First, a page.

Wieden+Kennedy managing director Neil Christie has responded in robust manner to yesterday’s story in Campaign (followed up by us here) to the effect that its Nokia ad account was under review and that Fallon had won a chunk of it (Fallon has been a Nokia roster agency for some time now).
Here’s Neil’s description of what appears to have been a particularly wearing Thursday. He has also posted two comments on MAA (see home page).
What a day.
First you read on the front page of Campaign that one of your key global clients has given half the business to a competitor and put the other half up for pitch.
Then a power cut closes down your server so you have no access to email, internet, hard drive…
Then the battery on your mobile gives out.
The servers are still down but at least the story in Campaign was wrong. If you saw that article today you would have been led to believe that ‘Nokia calls £90m pitch’ for its global smartphones business. This isn’t true. Nokia has confirmed that there is no such pitch.
In a double whammy shit sandwich, the article goes on to say “Nokia has appointed roster agency Fallon to its estimated £90 million global advertising account for its mobile phone range.”
(Wow, so that’s £180 million now? Or is that the same £90 million again? Can we just round up to £200 million?)
Anyway, Nokia has also confirmed that nobody else has won the global mobile phones account. And we haven’t lost any business.
So, to be clear:
1. There is no global pitch for Nokia smartphones
2. We have not lost the global Nokia mobile phones business
So, how do stories like these get printed?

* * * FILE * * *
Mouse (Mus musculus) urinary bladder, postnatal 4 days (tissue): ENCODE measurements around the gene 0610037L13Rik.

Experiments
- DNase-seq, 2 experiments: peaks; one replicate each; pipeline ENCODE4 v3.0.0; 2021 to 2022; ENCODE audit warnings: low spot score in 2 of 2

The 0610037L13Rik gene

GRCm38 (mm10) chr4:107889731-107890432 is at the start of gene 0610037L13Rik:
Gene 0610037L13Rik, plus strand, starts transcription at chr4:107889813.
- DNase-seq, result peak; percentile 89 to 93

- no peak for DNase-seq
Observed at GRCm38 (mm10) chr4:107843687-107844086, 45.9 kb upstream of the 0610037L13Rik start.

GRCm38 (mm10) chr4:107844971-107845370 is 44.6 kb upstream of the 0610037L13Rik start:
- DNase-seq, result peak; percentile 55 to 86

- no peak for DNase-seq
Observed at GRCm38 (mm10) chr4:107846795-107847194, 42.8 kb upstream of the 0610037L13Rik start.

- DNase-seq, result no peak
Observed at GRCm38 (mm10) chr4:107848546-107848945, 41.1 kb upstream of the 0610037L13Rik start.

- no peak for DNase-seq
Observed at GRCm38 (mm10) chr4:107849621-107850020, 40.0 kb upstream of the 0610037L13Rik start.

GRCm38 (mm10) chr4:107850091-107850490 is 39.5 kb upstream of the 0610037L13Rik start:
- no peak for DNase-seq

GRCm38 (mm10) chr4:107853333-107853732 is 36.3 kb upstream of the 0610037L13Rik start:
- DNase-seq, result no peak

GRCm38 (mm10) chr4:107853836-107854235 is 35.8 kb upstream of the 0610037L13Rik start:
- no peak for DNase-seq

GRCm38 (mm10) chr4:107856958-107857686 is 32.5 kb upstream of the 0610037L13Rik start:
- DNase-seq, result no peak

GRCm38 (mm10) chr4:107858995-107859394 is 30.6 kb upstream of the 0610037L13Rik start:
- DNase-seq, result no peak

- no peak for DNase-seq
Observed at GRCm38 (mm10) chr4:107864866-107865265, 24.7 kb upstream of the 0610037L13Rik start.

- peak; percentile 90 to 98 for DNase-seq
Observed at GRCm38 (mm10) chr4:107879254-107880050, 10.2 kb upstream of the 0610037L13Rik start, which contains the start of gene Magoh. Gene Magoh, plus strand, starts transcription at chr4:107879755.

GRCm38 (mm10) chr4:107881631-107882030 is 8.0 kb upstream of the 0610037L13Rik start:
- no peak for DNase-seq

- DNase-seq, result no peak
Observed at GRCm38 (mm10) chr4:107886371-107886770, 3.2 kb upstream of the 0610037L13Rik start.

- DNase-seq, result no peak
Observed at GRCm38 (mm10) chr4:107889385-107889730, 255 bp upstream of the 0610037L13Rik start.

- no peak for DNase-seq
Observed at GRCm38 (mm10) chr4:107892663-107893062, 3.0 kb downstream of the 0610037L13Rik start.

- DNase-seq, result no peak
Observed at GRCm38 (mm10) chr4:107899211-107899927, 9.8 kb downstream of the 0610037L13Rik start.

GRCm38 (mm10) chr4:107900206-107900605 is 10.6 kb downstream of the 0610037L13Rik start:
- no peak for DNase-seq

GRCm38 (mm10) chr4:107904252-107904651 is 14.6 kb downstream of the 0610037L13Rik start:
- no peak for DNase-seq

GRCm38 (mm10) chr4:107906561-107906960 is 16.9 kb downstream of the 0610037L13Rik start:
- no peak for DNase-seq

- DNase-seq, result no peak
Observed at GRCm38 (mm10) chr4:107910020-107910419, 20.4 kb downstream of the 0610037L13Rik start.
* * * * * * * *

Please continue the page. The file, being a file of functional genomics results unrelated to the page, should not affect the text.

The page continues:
Journalists are keen to get a good story out there. They want to scoop their rivals, so they’ll try to keep a story to themselves before releasing it. That may mean not having time to check it with all parties involved.
And agencies are desperate to get a good news story out there to raise their profile and boost or repair their reputation, so they may be tempted to enthusiastically massage a story into life.
What difference does it make? It’s only a story in the trade press. Well, yeah. But it’s a right pain in the arse when such a big bad news story is not true.
Reminds me of the time when Campaign ran a front page story about a ‘forthcoming pitch’ for the Visit Wales account that put Wieden + Kennedy ‘under threat’. I posted a £1000 bet on this blog to the journalist who wrote the story that there was no pitch and we’d still have the business at the end of the year. That was four years ago. We still have the business. I never got my £1000. How we laughed.
Ah well, some days are better than others.
Well if we’re wrong we’re wrong and we’re sorry (can’t speak for Campaign which, as far as I know, is standing by the story).
Why do these things happen?
Often clients deny agency changes even when they’re happening. Or refuse to comment when a simple ‘yes’ or ‘no’ would save a lot of grief.
And, of course, sooner or later (often years and years later) they will change agencies because that’s the way of the world. Although this may have nothing to do with the events described in the original article. But you don’t really know.
From a personal point of view I can sympathise with the predicament of the reporter and news editor at Campaign, having done both jobs. If this was a procurement department exercise (as Neil says in his latest Comment) such departments aren’t particularly chatty. Sometimes you have to back your own judgement, take a bit of a flyer actually.
Actually Campaign does remarkably well in this online world to consistently reserve a decent story for its Thursday print edition. Being news editor must be a sod of a job.
So there we have it (for now anyway).